Ninurta, an ancient Mesopotamian deity, is a multifaceted god whose domains include agriculture, hunting, war, law, and scribes. Originally worshiped in early Sumer as a god of agriculture and healing, Ninurta evolved into a formidable warrior deity as the region became more military.

Ninurta is the son of Ninlil and Enlil. He is the father of Ninsun, whom he has conceived with Bau. This makes him the grandfather of the famous King Gilgamesh.

Ninurta is often depicted as a vigorous warrior, embodying the aggressive, protective qualities necessary to defend the gods and humanity. In art, he is frequently shown with a bow and arrow or carrying his famous talking mace, Sharur, which not only serves as a weapon but also offers counsel.

Myths in which Enlil makes an appearance

  • Ninurta’s journey to Eridu: he receives the Me for life from Enki, symbolizing his role in the promotion of life and fertility
  • The slain heroes: he battles the the six-headed Wild Ram, the Palm Tree King, the seven-headed serpent, Kulianna the Mermaid, and the Magillum Boat.
  • Lugal-e: he slays the demon Asag with the help of his talking mace, Sharur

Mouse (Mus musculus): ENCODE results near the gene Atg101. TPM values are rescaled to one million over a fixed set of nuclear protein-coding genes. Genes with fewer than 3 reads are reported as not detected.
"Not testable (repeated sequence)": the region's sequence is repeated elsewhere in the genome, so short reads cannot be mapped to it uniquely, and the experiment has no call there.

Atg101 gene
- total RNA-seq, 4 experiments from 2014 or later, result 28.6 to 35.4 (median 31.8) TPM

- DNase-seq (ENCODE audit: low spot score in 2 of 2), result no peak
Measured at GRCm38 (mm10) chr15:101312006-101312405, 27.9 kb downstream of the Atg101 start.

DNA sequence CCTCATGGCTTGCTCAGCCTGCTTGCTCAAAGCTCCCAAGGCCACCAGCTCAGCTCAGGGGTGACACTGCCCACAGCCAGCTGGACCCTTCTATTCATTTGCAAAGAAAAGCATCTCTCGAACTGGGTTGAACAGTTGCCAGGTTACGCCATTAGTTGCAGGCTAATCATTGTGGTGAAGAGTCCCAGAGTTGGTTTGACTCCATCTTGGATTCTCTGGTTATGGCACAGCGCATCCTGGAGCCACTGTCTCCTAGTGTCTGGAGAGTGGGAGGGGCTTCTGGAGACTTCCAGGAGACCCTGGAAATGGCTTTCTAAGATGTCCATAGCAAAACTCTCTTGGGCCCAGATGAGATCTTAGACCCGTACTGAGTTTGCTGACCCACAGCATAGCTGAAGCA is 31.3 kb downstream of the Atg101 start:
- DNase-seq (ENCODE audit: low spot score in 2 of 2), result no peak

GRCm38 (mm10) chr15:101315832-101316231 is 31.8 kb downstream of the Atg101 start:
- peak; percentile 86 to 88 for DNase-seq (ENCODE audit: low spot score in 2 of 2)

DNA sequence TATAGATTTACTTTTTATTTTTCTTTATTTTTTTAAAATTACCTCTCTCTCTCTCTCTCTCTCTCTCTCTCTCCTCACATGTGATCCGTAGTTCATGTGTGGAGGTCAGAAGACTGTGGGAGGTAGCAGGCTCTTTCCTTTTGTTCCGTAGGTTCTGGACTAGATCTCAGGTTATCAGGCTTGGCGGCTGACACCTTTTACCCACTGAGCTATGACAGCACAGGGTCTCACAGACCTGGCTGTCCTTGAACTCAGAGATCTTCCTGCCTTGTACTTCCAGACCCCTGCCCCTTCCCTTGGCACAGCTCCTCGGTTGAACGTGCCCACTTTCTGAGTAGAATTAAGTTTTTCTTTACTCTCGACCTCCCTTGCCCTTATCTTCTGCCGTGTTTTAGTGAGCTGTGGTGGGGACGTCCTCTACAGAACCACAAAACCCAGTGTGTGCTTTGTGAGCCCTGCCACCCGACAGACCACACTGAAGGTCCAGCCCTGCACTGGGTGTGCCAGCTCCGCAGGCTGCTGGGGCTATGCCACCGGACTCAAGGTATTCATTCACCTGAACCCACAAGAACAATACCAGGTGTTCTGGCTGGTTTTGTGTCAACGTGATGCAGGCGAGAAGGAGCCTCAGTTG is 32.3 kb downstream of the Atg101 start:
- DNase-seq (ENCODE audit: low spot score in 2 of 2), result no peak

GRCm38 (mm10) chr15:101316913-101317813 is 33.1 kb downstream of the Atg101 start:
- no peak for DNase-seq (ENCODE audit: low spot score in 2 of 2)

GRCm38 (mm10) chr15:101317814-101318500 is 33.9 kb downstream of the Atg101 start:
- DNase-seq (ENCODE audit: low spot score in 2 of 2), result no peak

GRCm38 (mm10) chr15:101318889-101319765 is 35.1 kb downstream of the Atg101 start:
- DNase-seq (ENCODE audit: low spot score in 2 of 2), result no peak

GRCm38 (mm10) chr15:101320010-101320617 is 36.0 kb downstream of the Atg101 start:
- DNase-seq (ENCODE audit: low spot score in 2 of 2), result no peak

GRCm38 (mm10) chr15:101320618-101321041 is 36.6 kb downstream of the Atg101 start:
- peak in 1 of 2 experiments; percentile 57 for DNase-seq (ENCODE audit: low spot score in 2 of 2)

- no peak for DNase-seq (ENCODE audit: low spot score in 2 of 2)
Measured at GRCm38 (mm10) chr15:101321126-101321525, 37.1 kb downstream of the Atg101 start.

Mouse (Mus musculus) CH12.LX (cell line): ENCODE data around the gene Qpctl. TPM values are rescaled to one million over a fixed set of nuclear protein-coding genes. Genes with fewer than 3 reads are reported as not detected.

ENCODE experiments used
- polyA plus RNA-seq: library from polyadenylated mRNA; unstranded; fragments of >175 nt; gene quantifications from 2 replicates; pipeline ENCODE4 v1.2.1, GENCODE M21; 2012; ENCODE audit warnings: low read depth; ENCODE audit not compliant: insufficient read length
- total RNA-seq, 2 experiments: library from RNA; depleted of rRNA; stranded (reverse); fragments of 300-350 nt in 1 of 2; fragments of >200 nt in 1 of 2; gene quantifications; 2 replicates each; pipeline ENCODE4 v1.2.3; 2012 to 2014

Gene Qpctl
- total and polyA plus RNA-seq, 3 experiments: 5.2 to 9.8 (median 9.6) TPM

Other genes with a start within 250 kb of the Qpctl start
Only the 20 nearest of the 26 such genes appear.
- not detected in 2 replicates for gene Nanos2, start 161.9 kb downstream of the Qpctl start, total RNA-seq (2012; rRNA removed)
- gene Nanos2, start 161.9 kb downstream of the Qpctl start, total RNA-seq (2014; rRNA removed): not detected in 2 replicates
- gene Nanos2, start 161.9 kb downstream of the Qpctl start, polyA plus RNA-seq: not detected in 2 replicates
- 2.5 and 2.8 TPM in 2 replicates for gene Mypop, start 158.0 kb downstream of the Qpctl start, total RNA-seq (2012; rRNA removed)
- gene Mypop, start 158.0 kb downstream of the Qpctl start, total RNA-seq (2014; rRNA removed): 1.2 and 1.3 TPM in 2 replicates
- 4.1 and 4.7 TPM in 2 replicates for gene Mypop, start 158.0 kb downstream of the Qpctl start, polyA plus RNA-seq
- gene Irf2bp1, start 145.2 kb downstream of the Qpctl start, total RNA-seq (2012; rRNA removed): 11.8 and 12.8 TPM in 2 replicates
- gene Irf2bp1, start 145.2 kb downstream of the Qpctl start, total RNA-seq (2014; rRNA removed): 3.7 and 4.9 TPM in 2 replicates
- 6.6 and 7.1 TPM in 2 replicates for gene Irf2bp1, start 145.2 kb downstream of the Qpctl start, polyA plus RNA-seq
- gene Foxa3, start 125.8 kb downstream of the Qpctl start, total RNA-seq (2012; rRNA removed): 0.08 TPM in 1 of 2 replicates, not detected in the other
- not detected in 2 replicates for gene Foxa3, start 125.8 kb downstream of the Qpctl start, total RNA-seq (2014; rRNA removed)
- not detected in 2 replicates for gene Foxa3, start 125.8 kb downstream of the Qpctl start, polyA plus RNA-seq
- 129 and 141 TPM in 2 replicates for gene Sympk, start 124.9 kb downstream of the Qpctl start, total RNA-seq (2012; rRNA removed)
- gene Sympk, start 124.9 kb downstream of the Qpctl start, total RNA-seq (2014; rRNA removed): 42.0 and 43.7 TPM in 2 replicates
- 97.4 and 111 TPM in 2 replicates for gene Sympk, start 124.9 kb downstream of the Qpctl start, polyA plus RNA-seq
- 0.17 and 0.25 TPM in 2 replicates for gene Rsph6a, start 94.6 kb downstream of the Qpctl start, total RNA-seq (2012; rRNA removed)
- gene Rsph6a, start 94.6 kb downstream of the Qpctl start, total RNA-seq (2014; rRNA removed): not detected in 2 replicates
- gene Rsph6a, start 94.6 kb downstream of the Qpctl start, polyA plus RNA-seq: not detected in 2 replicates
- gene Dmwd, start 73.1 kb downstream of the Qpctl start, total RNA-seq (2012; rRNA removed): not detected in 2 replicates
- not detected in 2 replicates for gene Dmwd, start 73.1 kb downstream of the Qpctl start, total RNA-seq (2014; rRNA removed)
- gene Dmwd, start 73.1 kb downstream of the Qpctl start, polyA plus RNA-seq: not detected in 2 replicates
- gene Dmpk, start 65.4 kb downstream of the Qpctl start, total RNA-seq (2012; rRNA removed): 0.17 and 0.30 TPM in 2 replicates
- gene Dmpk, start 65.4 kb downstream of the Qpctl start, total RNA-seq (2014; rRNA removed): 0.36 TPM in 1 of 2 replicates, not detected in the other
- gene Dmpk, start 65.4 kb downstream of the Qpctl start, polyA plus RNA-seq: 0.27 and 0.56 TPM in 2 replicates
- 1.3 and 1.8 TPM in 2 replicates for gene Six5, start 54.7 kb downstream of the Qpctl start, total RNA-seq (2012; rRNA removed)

• Battle against Anzu: he defeats Anzu, a lion-headed bird monster that stole the Tablet of Destinies

Myths in which Enlil makes an appearance


  • The God Ninurta in the Mythology and Royal Ideology of Ancient Mesopotamia: This scholarly book by Amar Annus explores Ninurta’s role in the mythology and royal ideology of ancient Mesopotamia, detailing his significance as a warrior god and his influence on kingship and governance
  • Skywalker: The Tablet of Ninurta by Heath Fox: This fantasy adventure novel features a young archaeologist on a quest to prevent a villain from harnessing the ultimate power, with the narrative centered around an ancient tablet linked to Ninurta